Anderson appointed the commission days after 15-year-old Smart was recovered, apparently unharmed, on March 12. The panel will look into whether law enforcement fully investigated her abduction, or whether they became fixated on one particular suspect who was later found to have had nothing to do with the crime...


Amber Alert closer to going nationwide as Bush signs child-protection bill

     Under a comprehensive child-abduction statute signed last month by President Bush, the government will provide matching grants to states and communities for the expansion of the Amber Alert network, as well as increase penalties for crimes involving children.

     “It is important to expand the Amber Alert systems so police and sheriff departments gain thousands or even millions of allies in the search for missing children,” said Bush during the bill-signing ceremony on April 30. “Every person who would think of abducting a child can know that a wide net will be cast. They may be found by a police cruiser or by the car right next to them on a highway. These criminals can know that any driver they pass could be the one that spots them and brings them to justice.” ...


Report says law enforcement is slow to wise up to “policing smarter”

     The law enforcement community has yet to fully subscribe to the notion that policing “smarter” is better than policing “more,” according to a study released in April by the Police Foundation, which examined the advance of problem analysis within local departments.

     Broader in scope than problem solving, problem analysis, explained the study, is the gathering of data from a variety of sources in an effort to discern the causes of specific offenses. While beat officers may use limited analysis to reduce calls for service at a particular location — for example, identifying an ongoing dispute between two neighbors as the reason for repeated calls from a trailer park — problem analysis would dig deeper, perhaps seeking to evaluate residents’ perceptions, it said...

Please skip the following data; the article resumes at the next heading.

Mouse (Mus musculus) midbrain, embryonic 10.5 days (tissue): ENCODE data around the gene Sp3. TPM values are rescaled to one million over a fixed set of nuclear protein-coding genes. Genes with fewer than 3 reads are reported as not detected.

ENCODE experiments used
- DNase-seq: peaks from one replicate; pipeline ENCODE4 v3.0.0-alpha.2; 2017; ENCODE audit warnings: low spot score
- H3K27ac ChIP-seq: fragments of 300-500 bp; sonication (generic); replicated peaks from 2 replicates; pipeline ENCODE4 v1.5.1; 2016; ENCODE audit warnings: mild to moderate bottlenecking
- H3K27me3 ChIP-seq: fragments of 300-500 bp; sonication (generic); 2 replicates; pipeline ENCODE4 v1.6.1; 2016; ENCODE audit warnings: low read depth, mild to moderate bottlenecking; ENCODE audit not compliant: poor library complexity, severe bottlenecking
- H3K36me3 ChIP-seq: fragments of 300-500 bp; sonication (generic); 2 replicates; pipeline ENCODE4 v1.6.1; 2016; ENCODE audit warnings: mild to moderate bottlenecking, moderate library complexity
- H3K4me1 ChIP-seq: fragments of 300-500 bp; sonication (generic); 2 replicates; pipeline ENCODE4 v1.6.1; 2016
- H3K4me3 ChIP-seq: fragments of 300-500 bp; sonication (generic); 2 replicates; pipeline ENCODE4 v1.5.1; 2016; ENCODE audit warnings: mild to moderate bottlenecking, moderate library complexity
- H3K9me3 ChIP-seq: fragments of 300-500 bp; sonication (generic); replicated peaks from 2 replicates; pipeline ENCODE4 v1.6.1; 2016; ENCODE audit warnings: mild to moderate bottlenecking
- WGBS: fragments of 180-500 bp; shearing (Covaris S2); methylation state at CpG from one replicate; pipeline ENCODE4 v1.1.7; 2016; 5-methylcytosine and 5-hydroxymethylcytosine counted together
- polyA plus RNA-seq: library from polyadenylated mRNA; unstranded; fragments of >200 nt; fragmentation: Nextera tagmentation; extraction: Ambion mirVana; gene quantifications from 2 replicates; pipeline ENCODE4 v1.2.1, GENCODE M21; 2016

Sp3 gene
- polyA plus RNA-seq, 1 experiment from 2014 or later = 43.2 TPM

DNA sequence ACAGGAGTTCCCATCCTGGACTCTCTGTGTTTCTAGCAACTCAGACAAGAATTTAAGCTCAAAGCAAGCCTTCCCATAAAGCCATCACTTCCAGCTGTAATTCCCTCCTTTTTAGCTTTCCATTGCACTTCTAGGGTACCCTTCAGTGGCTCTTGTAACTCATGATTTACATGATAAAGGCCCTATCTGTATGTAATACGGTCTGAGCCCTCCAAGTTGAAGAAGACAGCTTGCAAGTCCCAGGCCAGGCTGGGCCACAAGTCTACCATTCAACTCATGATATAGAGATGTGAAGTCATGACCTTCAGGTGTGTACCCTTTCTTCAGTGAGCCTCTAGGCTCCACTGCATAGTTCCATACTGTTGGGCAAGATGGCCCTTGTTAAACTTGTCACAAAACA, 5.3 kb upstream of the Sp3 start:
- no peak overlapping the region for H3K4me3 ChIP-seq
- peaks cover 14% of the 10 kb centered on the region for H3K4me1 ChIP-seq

Iraq duty beckons US cops

     The State Department is in the first stages of recruiting seasoned law enforcement officers from around the country as part of a mission to help rebuild and train police forces in Iraq.

     The Department of Justice has reportedly sent a 26-member assessment team to Baghdad to join the Office of Reconstruction and Humanitarian Assistance in determining what type of officers will be needed and where in Iraq they will be assigned...


Putting the cork back in the bottle:
Answers sought for climb in DWI deaths

     With alcohol-related traffic fatalities on the rise for the third straight year after a decade of declines, a variety of measures that include everything from goggles that simulate drunkenness to tougher laws aimed at hard-core drunken drivers are being sought by lawmakers, government agencies and advocacy groups.

     Traffic deaths overall rose in 2002 to their highest levels since 1990, to 42,850 from 42,116 the year before, according to preliminary statistics released last month by the National Highway Traffic Safety Administration. Of those, 17,970 were related to alcohol, representing a 3-percent increase over the same period in 2001. And while mandatory seatbelt and safety seat laws resulted in fewer children dying in car crashes, the deaths of drivers between the ages of 16 and 20 increased by nearly 6 percent...


Having second thoughts, court bars troopers from suing for legal expenses

     While local police can recoup legal expenses by suing their municipality if they have successfully defended themselves in a criminal proceeding, state police officers cannot, according to a controversial new ruling by the Connecticut Supreme Court.

     The 4-3 decision, which was handed down in March, reverses a unanimous ruling issued by a five-justice panel just 16 months earlier in the case of a former state trooper, Alex Martinez, who was accused in 1998 of propositioning a female motorist...